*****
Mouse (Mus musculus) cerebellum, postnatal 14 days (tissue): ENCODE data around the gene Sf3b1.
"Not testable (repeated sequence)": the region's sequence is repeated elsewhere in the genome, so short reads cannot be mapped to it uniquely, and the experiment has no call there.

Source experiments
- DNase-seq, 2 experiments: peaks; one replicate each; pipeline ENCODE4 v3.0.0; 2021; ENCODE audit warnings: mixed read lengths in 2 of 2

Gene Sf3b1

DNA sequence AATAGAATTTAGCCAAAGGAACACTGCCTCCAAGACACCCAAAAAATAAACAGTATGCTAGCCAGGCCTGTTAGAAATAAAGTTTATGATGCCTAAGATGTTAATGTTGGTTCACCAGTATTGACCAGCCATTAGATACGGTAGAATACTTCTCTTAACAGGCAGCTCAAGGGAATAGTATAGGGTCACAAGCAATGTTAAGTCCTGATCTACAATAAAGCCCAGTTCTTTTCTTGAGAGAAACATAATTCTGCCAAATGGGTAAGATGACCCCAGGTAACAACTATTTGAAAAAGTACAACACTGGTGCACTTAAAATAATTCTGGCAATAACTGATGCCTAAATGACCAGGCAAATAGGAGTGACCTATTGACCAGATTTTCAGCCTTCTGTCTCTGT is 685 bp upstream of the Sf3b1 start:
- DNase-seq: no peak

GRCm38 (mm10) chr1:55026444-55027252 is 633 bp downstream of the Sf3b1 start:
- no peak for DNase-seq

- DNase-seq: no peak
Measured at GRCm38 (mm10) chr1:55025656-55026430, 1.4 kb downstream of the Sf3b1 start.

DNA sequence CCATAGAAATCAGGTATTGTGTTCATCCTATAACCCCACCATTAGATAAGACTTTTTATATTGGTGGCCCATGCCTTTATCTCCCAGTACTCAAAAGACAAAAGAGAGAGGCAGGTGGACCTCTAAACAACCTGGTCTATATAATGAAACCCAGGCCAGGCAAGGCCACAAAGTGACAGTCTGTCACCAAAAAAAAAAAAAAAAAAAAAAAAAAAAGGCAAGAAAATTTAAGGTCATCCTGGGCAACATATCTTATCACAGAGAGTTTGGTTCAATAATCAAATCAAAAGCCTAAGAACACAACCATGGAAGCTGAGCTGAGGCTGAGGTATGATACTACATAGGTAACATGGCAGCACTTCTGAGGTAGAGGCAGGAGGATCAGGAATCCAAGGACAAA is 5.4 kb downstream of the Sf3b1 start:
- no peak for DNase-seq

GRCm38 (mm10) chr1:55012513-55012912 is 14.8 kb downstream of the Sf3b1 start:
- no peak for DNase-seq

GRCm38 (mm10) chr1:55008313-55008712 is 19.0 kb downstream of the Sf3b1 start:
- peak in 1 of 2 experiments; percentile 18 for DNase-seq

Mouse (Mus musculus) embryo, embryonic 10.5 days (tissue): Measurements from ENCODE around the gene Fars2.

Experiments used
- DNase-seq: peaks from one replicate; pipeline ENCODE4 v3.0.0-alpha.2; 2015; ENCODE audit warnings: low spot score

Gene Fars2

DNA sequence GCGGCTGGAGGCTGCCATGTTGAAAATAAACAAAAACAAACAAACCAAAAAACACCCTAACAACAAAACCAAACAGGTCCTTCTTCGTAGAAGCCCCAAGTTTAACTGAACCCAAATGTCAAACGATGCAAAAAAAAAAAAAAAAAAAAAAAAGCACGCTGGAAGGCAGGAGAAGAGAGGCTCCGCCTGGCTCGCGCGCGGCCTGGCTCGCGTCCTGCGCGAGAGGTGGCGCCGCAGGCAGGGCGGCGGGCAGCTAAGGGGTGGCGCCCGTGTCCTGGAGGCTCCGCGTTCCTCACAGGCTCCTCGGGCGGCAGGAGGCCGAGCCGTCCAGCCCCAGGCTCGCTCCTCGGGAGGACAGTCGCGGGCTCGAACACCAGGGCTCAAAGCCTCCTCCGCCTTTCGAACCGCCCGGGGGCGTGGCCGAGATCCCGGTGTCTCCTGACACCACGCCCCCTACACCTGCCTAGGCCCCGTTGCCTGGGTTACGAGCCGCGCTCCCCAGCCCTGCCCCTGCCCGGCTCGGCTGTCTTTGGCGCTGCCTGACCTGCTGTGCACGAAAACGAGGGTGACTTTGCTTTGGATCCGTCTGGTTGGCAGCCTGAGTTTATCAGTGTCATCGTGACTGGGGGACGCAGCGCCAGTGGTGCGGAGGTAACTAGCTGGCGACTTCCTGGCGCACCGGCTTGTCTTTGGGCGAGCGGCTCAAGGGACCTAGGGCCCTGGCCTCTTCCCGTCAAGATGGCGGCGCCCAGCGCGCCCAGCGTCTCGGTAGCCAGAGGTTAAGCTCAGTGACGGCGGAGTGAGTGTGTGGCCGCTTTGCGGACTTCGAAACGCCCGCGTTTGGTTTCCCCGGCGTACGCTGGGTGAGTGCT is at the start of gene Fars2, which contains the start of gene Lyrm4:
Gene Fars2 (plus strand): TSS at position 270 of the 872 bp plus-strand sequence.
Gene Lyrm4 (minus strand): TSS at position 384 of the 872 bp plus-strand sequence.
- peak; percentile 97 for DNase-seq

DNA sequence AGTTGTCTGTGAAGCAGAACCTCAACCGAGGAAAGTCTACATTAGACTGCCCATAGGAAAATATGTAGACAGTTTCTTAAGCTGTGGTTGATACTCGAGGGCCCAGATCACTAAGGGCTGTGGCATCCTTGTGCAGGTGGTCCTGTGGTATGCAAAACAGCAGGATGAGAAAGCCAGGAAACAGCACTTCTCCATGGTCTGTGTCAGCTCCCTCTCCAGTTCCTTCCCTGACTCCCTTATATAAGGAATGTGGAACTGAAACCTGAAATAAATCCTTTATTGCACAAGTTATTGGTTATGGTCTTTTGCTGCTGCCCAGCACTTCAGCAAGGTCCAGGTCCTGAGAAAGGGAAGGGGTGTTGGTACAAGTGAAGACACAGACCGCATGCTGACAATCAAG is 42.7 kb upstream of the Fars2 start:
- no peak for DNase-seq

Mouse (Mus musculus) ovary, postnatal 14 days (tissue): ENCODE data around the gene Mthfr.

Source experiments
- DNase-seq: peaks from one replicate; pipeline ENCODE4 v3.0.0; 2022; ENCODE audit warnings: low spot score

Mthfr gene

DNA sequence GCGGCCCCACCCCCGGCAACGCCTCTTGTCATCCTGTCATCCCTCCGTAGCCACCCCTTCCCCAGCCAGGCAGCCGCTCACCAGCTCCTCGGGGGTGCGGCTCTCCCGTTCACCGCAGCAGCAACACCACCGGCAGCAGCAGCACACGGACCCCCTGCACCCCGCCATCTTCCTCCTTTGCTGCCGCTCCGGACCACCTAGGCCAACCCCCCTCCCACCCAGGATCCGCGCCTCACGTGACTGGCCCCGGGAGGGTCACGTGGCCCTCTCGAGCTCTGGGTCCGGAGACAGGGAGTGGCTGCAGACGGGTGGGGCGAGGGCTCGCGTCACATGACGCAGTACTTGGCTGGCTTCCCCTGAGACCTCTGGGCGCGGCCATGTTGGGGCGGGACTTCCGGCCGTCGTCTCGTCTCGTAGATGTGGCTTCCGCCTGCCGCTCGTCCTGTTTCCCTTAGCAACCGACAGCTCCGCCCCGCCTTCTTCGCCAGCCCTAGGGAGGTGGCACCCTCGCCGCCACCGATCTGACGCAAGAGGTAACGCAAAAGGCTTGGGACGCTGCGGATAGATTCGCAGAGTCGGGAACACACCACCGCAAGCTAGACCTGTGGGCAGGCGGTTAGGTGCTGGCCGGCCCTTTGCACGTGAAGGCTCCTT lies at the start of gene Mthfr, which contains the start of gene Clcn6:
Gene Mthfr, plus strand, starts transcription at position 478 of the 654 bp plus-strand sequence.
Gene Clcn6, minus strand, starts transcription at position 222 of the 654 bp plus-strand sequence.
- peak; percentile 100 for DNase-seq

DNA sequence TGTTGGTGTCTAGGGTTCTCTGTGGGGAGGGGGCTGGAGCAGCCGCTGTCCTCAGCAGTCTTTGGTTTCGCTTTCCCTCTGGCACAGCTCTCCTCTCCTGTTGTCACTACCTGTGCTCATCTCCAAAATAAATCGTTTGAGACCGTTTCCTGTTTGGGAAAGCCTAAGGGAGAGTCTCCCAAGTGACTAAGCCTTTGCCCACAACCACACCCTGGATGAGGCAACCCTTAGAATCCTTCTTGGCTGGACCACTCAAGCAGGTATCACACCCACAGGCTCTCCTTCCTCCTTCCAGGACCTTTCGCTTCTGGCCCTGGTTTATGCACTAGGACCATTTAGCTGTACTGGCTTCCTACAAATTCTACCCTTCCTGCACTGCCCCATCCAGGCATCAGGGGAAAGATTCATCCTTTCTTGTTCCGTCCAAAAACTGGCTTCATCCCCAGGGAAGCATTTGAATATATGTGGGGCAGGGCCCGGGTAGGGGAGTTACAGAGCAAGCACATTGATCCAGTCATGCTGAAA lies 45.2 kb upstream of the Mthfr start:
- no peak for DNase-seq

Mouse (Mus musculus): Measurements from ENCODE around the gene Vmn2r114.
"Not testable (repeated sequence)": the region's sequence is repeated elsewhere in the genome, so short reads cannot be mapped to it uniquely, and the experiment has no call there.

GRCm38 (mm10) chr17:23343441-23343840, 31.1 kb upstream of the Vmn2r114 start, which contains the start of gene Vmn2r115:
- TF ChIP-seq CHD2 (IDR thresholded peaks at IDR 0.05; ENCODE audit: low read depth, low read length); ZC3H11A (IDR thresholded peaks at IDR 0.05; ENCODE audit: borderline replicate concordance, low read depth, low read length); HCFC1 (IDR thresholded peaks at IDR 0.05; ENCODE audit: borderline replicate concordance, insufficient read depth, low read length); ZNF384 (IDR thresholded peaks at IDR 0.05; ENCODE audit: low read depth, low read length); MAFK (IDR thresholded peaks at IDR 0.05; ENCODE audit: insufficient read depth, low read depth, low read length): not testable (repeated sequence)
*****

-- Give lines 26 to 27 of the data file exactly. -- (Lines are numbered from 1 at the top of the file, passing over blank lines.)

DNA sequence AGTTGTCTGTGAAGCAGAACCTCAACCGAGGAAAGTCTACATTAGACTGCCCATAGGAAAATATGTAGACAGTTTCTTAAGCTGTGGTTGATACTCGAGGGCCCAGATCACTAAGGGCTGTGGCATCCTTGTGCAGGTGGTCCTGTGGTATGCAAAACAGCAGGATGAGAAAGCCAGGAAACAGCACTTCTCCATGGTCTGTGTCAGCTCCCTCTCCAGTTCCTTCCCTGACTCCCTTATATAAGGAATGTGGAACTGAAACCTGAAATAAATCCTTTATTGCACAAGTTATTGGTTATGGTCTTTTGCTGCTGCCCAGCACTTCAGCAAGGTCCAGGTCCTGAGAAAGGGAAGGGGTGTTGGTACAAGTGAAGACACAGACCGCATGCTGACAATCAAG is 42.7 kb upstream of the Fars2 start:
- no peak for DNase-seq